Every single symptom he had while on SSRIS is now gone. He sleeps soundly and peacefully at night, the foot drop, chronic kidney stones and joint/muscle pain are all completely resolved. He’s still dealing with some slight sexual dysfunction (weak erections, premature ejaculation, etc) that’s improved over time and really seemed to improve quite a bit after quitting xanax. I feel confident these issues will resolve in another six months to a year. He recently started seeing a general therapist and it helps somewhat, but it’s hard to find anyone familiar with ssri induced mania and the subsequent withdrawal process. When I called around interviewing various therapists, and after explaining briefly our situation, they were quick to label him as bipolar because ”only bipolar people suffer antidepressant induced mania.” Bullshit. I think every single individual taking these drugs suffers a form of mania, it’s just the specific obsession isn’t always apparent. I have become so sensitive and versed on this issue I can actually identify people around me who are taking them. Their mannerisms, characteristics, it’s all very similar. You just have to know what to look for.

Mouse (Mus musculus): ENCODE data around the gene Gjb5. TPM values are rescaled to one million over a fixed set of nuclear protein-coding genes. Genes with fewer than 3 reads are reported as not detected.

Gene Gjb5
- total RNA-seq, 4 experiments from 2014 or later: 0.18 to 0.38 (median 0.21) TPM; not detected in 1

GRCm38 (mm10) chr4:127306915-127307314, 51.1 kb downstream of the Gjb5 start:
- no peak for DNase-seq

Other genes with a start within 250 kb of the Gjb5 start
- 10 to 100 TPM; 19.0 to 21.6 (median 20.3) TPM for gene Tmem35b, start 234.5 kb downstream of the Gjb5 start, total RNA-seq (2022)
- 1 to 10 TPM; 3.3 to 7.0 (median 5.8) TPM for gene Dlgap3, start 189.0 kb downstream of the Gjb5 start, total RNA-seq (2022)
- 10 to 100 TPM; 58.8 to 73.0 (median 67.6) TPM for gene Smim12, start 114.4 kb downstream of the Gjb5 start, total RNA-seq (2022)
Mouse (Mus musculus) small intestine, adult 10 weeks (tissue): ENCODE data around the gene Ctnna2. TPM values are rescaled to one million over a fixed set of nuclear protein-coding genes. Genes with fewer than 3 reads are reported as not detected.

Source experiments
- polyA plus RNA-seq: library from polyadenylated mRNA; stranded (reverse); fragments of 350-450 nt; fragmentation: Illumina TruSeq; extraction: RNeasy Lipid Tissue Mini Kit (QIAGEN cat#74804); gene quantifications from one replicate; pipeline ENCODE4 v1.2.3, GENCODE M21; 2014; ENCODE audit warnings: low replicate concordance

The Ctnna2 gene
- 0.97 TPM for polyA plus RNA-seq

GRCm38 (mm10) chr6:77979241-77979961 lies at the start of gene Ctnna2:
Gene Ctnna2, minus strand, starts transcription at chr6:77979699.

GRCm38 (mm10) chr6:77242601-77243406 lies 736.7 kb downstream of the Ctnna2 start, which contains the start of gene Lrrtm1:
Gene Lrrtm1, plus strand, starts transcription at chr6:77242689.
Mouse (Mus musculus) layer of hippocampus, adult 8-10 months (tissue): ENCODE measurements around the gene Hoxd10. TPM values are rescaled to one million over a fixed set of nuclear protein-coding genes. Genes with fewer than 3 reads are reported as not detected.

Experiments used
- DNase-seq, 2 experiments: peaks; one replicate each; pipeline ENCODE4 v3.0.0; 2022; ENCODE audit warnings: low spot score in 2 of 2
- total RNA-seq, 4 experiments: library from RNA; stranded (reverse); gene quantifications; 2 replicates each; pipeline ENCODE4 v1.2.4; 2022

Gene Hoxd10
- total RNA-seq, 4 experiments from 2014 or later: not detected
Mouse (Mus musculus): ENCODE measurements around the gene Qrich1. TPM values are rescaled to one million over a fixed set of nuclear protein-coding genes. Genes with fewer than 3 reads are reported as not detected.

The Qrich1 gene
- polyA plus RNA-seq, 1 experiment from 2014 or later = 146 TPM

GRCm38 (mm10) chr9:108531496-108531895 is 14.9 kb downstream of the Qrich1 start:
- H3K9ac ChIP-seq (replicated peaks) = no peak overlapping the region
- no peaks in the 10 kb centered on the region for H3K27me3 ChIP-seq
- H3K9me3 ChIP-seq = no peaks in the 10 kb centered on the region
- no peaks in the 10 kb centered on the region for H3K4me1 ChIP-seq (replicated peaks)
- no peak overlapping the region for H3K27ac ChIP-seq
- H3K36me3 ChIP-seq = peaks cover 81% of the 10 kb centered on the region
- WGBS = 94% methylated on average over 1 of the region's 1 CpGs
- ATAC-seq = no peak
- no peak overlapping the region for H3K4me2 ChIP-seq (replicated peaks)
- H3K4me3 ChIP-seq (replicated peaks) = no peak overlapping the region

I know my post lacks fluidity but it’s hard to paraphrase the last seven years. It has been a life changing event. My husband is back to normal all things considered but he will never be the person he was before taking that first pill.

      If you have any more questions please feel free to ask

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      • Sara,

        I just wanted to say kudos, and your husband is a lucky man for having such a wonderful, caring, intuitive, and intelligent wife. I hope he knows that. He owes his life to you, and I hope he treats you like that the rest of your lives. I’m sorry you both had to live through the nightmare, however. But I did too, and dealing with psychiatry is a living nightmare.